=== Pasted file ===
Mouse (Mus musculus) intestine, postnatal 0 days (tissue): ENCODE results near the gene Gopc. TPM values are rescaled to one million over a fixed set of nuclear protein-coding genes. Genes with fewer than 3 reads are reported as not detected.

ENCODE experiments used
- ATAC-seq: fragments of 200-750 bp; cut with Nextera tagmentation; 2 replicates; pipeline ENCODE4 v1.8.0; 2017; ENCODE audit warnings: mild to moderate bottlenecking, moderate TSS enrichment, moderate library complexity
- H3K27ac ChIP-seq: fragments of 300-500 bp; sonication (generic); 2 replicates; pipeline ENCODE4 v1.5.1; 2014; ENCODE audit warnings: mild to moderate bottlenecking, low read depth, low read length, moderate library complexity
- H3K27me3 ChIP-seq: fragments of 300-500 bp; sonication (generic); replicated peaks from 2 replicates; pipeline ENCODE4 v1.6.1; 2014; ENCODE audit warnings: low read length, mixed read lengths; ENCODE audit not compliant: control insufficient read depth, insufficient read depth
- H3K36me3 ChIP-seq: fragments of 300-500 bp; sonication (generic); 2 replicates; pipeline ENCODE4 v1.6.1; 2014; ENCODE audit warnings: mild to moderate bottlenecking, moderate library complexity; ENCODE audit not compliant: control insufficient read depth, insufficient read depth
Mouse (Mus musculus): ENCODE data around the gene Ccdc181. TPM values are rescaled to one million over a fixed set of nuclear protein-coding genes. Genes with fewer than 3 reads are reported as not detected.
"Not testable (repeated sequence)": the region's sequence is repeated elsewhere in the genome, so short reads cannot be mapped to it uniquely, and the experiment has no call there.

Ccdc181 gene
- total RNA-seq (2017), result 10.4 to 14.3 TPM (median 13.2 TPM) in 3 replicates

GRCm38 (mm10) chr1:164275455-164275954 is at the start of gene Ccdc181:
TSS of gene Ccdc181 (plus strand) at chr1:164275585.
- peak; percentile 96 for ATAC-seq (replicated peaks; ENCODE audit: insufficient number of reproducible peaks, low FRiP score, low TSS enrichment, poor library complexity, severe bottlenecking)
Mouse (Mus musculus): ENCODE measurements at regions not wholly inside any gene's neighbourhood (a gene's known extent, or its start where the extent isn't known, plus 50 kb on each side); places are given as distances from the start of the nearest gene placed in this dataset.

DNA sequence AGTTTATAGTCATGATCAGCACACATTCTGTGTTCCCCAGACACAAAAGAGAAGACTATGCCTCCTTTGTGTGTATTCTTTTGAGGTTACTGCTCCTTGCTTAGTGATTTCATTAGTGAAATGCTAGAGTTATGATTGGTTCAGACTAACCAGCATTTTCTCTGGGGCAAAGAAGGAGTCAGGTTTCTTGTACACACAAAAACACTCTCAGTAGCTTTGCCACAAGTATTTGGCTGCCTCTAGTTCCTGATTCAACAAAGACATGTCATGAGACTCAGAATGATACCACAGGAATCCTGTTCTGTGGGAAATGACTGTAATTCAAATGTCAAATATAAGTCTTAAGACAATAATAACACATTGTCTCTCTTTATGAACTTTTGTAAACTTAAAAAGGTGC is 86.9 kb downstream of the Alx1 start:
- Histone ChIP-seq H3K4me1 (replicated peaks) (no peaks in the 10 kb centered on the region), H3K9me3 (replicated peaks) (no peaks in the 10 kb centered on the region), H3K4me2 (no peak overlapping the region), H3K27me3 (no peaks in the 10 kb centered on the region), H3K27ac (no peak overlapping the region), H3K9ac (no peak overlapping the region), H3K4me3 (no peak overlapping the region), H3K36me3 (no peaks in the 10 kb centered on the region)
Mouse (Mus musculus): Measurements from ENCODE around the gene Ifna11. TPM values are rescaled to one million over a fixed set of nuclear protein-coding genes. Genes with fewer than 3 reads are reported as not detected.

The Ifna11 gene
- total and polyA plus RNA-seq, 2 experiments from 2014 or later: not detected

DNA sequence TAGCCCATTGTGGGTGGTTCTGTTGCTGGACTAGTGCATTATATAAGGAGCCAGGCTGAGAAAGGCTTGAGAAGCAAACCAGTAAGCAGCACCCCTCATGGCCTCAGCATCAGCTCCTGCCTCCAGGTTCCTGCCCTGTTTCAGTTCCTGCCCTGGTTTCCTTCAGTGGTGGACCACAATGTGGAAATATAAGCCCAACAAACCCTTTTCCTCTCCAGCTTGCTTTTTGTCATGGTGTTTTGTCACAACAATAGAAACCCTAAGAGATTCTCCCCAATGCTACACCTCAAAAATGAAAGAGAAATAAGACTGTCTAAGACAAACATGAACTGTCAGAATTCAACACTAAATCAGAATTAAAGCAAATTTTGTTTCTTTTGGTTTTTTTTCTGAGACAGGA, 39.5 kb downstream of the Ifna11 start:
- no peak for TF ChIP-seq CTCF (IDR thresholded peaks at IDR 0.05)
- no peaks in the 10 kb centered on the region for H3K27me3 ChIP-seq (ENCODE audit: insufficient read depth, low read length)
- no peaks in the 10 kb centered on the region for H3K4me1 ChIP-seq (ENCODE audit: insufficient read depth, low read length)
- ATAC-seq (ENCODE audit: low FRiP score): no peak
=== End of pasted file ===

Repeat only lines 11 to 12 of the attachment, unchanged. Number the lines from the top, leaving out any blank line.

GRCm38 (mm10) chr1:164275455-164275954 is at the start of gene Ccdc181:
TSS of gene Ccdc181 (plus strand) at chr1:164275585.